Two of the biggest stimuli’s researched are music and colour. Music can affect people’s behaviour and mood, when this stimuli is places in a retail environment it can create interesting environmental-behaviour (Gueguen et al. , 2007; Sweeney & Wyber, 2002). Music is said to change moods and behaviour in general (Spangenberg et al. , 2005), positive music should create good moods, which brings out positive behaviour, general faster music is perceived ad exciting and slow music is perceived as more relaxing (Kellaris & Kent, 1994).

When music is present in an environment, it can influence the attitude for purchase (Morin et al. , 2007). In retail, it is said that music can have effect on customer’s behaviour in arousal effecting sales and how long they spend in the environment. Research done into music in retail shops has been completed a lot my Milliman (1982, 1906) (Turley & Milliman, 2000). Music is used in stores to create better atmosphere and mood for employees and customers, research on music is normally done in relation to attitudes not behaviour (Milliman, 1982).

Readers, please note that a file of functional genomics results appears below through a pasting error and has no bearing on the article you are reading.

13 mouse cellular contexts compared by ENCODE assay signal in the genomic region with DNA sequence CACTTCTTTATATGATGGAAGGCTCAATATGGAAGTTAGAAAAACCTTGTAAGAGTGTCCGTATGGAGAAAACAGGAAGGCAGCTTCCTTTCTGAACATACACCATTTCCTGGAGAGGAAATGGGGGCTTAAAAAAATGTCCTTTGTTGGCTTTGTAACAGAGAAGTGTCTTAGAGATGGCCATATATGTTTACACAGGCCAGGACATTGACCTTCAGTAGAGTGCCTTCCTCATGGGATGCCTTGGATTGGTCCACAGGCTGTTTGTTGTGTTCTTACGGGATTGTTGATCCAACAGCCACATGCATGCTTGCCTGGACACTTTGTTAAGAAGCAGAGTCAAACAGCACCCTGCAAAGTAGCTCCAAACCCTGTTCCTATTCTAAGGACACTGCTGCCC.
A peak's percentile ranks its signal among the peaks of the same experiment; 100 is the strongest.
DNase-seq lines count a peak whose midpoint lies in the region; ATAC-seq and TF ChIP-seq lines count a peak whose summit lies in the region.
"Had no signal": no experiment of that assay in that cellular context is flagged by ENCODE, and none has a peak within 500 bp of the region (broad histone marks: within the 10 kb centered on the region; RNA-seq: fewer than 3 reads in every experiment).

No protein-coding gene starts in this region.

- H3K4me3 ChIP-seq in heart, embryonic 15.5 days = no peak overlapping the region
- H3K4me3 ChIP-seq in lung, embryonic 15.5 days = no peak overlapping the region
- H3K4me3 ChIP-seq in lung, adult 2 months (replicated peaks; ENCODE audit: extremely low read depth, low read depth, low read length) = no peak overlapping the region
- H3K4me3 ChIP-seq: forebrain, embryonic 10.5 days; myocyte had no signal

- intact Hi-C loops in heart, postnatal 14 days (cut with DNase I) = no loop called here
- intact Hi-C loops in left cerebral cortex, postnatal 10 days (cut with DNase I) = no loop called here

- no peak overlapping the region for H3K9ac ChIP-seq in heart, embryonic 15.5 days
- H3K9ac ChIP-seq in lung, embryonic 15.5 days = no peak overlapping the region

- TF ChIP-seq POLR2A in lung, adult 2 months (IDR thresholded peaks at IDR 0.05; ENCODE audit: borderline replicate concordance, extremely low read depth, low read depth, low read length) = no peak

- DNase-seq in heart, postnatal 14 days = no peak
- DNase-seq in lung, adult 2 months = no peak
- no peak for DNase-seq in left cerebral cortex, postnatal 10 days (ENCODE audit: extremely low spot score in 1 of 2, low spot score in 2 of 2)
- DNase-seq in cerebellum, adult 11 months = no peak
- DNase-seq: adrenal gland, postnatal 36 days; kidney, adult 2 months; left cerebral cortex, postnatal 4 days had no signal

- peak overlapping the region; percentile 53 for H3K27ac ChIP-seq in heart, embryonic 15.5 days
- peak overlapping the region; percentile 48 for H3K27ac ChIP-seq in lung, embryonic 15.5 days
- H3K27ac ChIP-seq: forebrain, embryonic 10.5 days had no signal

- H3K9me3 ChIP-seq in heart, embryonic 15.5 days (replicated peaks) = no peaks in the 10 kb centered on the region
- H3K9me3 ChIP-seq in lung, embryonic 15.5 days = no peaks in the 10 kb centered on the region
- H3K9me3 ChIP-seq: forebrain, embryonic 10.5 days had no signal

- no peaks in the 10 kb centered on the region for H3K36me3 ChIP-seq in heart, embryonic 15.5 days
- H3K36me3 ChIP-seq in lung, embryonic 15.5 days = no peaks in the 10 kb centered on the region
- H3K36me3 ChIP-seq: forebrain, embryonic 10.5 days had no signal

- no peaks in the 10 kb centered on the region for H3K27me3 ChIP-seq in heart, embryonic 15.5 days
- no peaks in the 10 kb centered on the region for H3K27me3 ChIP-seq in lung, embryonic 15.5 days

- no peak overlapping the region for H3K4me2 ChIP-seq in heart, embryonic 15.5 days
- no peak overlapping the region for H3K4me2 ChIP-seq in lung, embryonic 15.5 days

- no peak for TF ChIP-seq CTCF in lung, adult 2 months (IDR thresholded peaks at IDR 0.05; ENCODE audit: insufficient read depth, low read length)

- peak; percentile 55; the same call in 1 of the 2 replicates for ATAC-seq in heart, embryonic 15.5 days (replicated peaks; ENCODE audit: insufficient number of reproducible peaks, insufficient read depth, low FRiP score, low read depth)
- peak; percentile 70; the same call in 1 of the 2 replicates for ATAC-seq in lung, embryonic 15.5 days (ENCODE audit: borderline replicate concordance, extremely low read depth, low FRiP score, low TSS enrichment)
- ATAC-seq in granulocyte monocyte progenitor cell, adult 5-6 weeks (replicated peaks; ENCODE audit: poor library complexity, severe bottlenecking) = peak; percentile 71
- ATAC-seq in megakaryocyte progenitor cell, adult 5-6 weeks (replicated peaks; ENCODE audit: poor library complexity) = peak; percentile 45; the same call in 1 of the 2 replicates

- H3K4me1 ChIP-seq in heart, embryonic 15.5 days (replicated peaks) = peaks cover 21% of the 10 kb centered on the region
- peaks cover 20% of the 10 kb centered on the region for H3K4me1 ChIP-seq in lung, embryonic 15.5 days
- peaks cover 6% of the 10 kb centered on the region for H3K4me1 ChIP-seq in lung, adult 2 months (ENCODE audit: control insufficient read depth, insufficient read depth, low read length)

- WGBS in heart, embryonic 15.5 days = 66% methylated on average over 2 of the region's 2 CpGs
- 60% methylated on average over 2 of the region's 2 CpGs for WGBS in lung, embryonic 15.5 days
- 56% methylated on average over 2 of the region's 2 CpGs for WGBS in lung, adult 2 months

Millimans study looked at the in store shopping behaviour when there is background music, he used three different variables, the first was no music at all, and the second slow tempo music and the third was fast tempo music in a supermarket. Milliman found that music does effect people’s behaviour in this situation, sales increased 38. 2% per day, this was because with higher tempo music the in store traffic increased and with low tempo in store traffic increase.

Milliman found the same type of effect in restaurants where low tempo music increased peoples spend especially as the low tempo music seemed to increase there stay (Milliman, 1982; Gueguen et al. , 2007). Other research also has shown that when loud music was playing in a supermarket customers spent less time in time shopping and when there was softer music they spend a lot longer time shopping (Gueguen et al. , 2007). Although behaviour changes or pro sales marketing outcomes can only be, strengthen if the music is in the right context for where it is applied (Kellaris & Kent, 1994).

Research done by North et al (1999) shows this, he found that French wines sold better when there was French music playing and not as well when there was German music playing (North et al. , 1999; Milliman, 1982; Gueguen et al. , 2007). These studies do show a positive impact on behaviour when music is used in the background of shops (Gueguen et al. , 2007). It is clear that music can have a great deal of impact on consumers and they can influence them considerably especially when it is used in an appropriate setting or paired with a matching product (Gueguen et al. , 2007; Spangenberg et al. , 2005; Herrington, 1996).